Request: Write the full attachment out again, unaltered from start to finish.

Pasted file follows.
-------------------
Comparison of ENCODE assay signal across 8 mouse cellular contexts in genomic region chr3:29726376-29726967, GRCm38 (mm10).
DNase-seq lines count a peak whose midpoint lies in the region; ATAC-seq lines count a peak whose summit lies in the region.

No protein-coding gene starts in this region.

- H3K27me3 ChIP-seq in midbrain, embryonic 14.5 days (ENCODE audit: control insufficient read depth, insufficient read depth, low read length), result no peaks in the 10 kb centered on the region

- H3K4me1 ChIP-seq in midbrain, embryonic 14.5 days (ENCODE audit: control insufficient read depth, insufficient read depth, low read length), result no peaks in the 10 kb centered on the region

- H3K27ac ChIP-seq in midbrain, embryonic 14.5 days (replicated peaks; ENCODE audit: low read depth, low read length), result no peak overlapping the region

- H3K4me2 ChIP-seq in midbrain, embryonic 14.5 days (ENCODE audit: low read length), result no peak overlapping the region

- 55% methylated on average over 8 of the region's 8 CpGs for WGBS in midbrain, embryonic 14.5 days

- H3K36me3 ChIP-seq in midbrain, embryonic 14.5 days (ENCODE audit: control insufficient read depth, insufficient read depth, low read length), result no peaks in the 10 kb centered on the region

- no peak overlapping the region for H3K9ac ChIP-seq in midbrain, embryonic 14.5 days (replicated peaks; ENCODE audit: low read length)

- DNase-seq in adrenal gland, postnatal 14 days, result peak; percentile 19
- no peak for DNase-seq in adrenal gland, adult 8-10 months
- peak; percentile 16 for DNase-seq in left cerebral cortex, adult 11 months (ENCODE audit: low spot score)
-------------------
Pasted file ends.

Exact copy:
Comparison of ENCODE assay signal across 8 mouse cellular contexts in genomic region chr3:29726376-29726967, GRCm38 (mm10).
DNase-seq lines count a peak whose midpoint lies in the region; ATAC-seq lines count a peak whose summit lies in the region.

No protein-coding gene starts in this region.

- H3K27me3 ChIP-seq in midbrain, embryonic 14.5 days (ENCODE audit: control insufficient read depth, insufficient read depth, low read length), result no peaks in the 10 kb centered on the region

- H3K4me1 ChIP-seq in midbrain, embryonic 14.5 days (ENCODE audit: control insufficient read depth, insufficient read depth, low read length), result no peaks in the 10 kb centered on the region

- H3K27ac ChIP-seq in midbrain, embryonic 14.5 days (replicated peaks; ENCODE audit: low read depth, low read length), result no peak overlapping the region

- H3K4me2 ChIP-seq in midbrain, embryonic 14.5 days (ENCODE audit: low read length), result no peak overlapping the region

- 55% methylated on average over 8 of the region's 8 CpGs for WGBS in midbrain, embryonic 14.5 days

- H3K36me3 ChIP-seq in midbrain, embryonic 14.5 days (ENCODE audit: control insufficient read depth, insufficient read depth, low read length), result no peaks in the 10 kb centered on the region

- no peak overlapping the region for H3K9ac ChIP-seq in midbrain, embryonic 14.5 days (replicated peaks; ENCODE audit: low read length)

- DNase-seq in adrenal gland, postnatal 14 days, result peak; percentile 19
- no peak for DNase-seq in adrenal gland, adult 8-10 months
- peak; percentile 16 for DNase-seq in left cerebral cortex, adult 11 months (ENCODE audit: low spot score)